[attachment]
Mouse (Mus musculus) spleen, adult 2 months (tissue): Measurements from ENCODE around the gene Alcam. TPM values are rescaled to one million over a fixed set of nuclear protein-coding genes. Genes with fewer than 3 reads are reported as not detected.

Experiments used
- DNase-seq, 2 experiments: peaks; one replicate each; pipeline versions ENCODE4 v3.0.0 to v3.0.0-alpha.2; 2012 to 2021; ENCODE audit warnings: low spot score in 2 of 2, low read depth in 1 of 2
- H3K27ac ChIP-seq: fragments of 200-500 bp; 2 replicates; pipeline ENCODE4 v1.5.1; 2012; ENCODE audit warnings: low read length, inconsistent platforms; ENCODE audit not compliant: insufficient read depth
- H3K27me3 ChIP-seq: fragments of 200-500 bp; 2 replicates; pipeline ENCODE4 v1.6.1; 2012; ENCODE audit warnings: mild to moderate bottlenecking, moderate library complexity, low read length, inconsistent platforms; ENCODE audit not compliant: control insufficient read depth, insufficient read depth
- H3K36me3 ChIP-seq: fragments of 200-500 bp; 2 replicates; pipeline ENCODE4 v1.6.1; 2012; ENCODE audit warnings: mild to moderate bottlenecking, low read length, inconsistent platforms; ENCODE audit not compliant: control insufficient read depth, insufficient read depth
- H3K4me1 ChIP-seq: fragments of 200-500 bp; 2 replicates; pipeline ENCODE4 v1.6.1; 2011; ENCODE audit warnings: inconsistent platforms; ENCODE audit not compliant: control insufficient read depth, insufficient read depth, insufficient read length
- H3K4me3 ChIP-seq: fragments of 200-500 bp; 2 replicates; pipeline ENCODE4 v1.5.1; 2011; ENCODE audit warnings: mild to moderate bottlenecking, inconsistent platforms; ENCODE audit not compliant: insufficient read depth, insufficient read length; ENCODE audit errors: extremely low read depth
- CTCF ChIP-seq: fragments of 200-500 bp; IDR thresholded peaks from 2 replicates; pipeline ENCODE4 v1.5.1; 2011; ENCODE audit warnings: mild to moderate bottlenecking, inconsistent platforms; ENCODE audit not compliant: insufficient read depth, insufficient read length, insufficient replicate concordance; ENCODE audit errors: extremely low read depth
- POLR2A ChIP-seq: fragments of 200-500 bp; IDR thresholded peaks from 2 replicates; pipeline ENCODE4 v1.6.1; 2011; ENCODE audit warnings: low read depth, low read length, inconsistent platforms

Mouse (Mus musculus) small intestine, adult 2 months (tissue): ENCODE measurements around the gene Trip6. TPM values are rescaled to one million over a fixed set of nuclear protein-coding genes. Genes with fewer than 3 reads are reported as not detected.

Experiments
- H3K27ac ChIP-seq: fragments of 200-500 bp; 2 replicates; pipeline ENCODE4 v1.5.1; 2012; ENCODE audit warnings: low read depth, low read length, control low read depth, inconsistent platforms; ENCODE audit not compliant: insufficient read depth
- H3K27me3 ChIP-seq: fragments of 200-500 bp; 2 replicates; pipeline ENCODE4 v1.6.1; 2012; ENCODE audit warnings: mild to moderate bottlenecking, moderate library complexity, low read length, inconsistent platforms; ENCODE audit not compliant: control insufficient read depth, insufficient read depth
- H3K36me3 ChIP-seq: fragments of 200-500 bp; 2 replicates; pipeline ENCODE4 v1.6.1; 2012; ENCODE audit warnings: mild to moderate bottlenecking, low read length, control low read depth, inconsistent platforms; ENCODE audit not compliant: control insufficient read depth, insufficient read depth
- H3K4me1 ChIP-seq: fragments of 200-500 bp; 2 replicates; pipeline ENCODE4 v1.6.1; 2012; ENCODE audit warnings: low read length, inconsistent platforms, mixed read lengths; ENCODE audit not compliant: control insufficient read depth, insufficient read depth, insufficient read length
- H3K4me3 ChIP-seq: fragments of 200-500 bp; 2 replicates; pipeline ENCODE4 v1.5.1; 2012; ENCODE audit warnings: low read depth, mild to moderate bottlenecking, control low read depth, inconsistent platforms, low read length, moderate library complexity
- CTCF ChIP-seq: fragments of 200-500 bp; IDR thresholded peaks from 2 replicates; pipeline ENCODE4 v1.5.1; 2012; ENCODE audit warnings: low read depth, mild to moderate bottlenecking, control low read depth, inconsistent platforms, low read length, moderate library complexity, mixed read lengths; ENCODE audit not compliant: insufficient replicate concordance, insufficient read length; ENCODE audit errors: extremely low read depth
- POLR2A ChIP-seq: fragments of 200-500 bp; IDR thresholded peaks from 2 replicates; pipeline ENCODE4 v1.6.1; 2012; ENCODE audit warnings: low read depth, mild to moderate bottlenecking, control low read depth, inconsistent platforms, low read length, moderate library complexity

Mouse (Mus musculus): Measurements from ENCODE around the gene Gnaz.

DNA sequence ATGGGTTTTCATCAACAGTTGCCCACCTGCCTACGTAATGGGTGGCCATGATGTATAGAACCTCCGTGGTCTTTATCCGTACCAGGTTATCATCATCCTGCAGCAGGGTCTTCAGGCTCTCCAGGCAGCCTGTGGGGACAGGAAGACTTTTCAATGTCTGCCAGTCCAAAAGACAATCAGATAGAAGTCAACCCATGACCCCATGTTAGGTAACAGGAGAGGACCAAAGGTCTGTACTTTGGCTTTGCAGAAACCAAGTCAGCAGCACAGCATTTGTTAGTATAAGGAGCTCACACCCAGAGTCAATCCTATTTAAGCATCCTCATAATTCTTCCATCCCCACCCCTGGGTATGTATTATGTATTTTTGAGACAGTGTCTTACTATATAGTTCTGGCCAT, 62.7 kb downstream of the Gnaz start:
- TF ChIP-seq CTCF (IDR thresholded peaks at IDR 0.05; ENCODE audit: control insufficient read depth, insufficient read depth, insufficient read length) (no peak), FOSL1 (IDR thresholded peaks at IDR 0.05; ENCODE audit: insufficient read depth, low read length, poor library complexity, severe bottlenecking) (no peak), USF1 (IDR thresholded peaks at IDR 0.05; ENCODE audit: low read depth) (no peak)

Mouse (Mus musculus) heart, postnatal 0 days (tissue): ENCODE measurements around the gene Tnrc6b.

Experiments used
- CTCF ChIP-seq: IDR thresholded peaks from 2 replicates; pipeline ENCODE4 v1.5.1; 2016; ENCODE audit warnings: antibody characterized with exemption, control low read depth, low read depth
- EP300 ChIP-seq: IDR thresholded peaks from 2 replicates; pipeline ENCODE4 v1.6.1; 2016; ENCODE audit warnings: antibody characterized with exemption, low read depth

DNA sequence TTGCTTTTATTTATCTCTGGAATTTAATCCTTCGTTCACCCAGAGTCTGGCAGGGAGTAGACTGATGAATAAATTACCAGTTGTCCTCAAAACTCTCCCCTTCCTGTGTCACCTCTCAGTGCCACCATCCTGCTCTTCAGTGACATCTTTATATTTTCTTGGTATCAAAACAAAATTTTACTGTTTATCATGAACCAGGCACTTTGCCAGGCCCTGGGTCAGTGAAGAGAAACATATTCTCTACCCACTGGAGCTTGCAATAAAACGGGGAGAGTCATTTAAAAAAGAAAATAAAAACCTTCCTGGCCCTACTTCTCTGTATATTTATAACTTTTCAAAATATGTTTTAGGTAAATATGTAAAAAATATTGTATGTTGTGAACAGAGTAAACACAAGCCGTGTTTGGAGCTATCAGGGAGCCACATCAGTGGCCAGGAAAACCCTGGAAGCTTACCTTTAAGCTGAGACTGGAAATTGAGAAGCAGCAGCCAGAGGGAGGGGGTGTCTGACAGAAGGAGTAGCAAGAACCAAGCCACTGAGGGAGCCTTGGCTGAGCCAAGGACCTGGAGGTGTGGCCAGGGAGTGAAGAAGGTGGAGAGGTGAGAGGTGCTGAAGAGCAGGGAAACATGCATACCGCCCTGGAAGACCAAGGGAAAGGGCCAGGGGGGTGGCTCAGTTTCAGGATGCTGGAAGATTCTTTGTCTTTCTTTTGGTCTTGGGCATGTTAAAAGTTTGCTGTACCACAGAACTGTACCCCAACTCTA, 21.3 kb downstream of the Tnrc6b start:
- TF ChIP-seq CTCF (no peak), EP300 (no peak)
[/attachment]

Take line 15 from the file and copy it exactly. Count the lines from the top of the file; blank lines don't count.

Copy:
- H3K36me3 ChIP-seq: fragments of 200-500 bp; 2 replicates; pipeline ENCODE4 v1.6.1; 2012; ENCODE audit warnings: mild to moderate bottlenecking, low read length, control low read depth, inconsistent platforms; ENCODE audit not compliant: control insufficient read depth, insufficient read depth